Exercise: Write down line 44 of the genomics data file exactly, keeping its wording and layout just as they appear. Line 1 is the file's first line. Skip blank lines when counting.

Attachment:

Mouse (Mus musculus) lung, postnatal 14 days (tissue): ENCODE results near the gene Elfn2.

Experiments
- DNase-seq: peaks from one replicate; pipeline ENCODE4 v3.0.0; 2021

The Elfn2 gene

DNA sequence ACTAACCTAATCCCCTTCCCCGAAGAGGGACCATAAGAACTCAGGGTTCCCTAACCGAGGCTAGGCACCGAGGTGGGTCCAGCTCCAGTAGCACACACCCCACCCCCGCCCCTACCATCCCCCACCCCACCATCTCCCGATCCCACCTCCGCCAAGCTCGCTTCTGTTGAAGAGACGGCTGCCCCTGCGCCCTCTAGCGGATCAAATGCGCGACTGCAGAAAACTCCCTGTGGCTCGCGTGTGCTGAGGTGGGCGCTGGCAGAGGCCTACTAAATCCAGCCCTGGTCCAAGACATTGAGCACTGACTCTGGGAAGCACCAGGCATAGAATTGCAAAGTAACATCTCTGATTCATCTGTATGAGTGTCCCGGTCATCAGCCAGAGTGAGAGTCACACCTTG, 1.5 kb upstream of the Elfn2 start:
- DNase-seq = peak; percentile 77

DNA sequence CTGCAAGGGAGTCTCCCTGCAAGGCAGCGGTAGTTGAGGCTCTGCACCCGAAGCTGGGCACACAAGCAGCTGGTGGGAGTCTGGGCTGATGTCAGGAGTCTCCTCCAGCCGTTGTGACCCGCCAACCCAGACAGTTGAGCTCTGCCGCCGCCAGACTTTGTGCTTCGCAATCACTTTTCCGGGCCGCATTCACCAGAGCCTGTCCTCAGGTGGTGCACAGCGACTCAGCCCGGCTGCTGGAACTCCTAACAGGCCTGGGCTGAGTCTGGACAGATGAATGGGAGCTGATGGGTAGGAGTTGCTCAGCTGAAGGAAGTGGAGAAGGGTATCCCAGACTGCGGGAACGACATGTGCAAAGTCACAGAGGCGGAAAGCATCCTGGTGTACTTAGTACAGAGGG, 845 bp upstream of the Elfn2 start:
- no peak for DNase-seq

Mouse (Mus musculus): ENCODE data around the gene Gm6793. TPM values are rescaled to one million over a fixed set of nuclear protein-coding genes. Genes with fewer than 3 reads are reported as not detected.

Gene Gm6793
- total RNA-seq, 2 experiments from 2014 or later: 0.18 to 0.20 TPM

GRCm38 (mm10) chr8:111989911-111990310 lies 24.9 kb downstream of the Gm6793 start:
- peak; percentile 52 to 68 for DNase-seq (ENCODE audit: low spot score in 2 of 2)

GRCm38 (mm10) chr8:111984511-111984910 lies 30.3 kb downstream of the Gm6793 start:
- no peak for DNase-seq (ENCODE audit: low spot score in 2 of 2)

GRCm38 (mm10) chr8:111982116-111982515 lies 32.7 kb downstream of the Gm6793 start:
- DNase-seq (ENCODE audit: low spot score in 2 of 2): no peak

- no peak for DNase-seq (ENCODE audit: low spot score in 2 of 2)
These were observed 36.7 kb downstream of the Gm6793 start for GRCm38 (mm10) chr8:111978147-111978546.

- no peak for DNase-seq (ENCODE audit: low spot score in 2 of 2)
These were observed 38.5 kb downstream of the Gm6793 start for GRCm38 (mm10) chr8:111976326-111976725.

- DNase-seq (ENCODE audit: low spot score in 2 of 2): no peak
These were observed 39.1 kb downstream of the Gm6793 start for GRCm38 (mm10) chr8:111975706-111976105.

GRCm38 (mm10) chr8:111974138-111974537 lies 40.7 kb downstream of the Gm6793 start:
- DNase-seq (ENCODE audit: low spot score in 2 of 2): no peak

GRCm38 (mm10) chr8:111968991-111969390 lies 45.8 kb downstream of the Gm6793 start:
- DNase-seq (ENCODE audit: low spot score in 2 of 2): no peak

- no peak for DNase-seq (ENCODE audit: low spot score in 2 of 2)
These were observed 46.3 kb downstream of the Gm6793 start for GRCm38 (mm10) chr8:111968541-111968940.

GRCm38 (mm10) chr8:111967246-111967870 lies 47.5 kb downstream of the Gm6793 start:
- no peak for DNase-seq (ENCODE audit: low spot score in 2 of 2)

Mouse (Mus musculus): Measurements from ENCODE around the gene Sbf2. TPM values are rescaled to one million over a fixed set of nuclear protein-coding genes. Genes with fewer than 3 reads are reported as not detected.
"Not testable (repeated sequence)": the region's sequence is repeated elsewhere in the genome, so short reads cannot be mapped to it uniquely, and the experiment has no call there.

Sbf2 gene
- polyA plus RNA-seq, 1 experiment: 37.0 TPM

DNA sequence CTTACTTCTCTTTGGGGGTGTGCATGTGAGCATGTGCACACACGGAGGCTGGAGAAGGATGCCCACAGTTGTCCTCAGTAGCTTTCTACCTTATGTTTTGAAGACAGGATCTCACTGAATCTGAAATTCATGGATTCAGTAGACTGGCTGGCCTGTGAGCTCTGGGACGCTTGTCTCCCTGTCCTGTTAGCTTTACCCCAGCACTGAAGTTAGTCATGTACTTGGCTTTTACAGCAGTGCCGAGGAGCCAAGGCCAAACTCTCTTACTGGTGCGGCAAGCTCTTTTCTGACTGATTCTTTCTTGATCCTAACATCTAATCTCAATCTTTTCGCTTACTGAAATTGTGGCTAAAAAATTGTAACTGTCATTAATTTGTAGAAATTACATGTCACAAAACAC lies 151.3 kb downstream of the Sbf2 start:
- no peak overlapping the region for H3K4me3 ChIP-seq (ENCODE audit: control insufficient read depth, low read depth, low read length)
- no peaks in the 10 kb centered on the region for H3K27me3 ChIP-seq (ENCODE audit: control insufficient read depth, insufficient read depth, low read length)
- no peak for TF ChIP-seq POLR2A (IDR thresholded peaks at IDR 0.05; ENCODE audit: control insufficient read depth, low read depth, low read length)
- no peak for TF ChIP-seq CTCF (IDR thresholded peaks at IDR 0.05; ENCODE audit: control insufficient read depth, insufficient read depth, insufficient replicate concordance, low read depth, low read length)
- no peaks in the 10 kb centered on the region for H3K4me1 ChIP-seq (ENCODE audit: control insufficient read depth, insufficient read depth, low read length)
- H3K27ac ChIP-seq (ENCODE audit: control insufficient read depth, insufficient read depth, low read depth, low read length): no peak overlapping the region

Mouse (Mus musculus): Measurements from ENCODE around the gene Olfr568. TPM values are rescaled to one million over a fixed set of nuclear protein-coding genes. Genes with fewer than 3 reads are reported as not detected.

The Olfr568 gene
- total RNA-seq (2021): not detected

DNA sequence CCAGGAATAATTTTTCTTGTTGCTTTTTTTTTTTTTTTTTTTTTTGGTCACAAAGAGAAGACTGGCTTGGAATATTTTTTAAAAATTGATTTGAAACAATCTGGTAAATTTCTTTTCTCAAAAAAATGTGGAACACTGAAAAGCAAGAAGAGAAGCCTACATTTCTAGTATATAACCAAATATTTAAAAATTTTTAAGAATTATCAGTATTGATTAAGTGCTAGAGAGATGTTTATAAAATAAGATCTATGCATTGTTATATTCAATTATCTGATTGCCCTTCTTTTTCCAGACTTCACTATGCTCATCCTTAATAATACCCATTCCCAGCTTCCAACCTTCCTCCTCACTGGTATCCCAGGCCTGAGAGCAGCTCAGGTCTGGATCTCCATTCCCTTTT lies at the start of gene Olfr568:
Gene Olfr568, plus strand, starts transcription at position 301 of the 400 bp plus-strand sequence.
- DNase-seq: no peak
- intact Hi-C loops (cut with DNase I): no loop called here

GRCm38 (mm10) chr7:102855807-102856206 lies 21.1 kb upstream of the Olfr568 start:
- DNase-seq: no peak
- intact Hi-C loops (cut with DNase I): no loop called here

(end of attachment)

The Olfr568 gene